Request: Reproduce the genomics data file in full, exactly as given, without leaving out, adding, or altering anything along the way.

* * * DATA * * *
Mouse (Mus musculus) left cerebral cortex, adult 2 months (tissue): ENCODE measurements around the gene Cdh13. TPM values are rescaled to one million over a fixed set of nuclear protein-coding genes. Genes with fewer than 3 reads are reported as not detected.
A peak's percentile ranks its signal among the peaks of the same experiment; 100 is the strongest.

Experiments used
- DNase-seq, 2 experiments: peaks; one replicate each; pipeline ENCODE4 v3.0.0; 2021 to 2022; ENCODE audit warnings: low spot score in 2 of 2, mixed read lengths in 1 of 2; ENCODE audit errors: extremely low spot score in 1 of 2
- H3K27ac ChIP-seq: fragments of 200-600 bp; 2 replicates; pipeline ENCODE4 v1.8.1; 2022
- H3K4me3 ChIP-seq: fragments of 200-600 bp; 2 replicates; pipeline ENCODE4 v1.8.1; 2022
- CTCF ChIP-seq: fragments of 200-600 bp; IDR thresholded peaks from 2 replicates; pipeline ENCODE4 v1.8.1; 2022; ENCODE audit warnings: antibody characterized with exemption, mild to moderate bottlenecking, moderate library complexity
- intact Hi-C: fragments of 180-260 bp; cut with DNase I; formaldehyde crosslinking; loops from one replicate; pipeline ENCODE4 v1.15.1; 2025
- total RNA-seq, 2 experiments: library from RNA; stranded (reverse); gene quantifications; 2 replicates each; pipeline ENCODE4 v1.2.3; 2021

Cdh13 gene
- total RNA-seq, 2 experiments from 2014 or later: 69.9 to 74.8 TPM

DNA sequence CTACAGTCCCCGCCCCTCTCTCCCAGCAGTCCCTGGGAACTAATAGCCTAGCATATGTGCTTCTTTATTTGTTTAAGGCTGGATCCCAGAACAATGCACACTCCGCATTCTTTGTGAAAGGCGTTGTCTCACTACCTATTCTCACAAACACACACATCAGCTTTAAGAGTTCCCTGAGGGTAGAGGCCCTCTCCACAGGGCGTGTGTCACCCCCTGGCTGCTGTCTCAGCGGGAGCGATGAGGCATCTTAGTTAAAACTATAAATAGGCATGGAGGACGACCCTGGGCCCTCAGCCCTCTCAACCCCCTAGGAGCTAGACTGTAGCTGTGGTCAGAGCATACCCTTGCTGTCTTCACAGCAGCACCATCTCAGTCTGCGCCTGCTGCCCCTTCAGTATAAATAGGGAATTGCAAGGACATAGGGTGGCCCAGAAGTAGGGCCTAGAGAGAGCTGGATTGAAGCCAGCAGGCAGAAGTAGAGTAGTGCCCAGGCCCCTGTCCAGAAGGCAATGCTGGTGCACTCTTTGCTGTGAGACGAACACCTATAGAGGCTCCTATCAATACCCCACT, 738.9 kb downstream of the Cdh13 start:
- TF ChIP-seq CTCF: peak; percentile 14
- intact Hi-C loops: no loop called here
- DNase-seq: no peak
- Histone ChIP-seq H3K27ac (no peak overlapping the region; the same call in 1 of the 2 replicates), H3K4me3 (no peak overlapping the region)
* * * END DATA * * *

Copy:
Mouse (Mus musculus) left cerebral cortex, adult 2 months (tissue): ENCODE measurements around the gene Cdh13. TPM values are rescaled to one million over a fixed set of nuclear protein-coding genes. Genes with fewer than 3 reads are reported as not detected.
A peak's percentile ranks its signal among the peaks of the same experiment; 100 is the strongest.

Experiments used
- DNase-seq, 2 experiments: peaks; one replicate each; pipeline ENCODE4 v3.0.0; 2021 to 2022; ENCODE audit warnings: low spot score in 2 of 2, mixed read lengths in 1 of 2; ENCODE audit errors: extremely low spot score in 1 of 2
- H3K27ac ChIP-seq: fragments of 200-600 bp; 2 replicates; pipeline ENCODE4 v1.8.1; 2022
- H3K4me3 ChIP-seq: fragments of 200-600 bp; 2 replicates; pipeline ENCODE4 v1.8.1; 2022
- CTCF ChIP-seq: fragments of 200-600 bp; IDR thresholded peaks from 2 replicates; pipeline ENCODE4 v1.8.1; 2022; ENCODE audit warnings: antibody characterized with exemption, mild to moderate bottlenecking, moderate library complexity
- intact Hi-C: fragments of 180-260 bp; cut with DNase I; formaldehyde crosslinking; loops from one replicate; pipeline ENCODE4 v1.15.1; 2025
- total RNA-seq, 2 experiments: library from RNA; stranded (reverse); gene quantifications; 2 replicates each; pipeline ENCODE4 v1.2.3; 2021

Cdh13 gene
- total RNA-seq, 2 experiments from 2014 or later: 69.9 to 74.8 TPM

DNA sequence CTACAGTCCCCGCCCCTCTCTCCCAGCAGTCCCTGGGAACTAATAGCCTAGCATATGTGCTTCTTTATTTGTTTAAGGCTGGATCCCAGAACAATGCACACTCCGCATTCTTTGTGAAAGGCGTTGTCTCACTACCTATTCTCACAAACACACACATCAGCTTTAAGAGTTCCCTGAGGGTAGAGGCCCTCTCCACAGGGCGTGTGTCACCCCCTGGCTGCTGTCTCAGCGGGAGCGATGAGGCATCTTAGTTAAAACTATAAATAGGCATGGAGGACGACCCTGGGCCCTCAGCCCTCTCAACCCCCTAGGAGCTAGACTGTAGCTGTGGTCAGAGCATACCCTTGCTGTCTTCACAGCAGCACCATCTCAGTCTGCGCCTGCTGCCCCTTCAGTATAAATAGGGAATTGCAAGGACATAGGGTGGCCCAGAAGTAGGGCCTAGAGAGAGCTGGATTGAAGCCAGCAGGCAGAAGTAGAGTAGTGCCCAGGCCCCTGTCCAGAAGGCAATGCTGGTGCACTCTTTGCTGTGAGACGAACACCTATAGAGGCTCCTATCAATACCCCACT, 738.9 kb downstream of the Cdh13 start:
- TF ChIP-seq CTCF: peak; percentile 14
- intact Hi-C loops: no loop called here
- DNase-seq: no peak
- Histone ChIP-seq H3K27ac (no peak overlapping the region; the same call in 1 of the 2 replicates), H3K4me3 (no peak overlapping the region)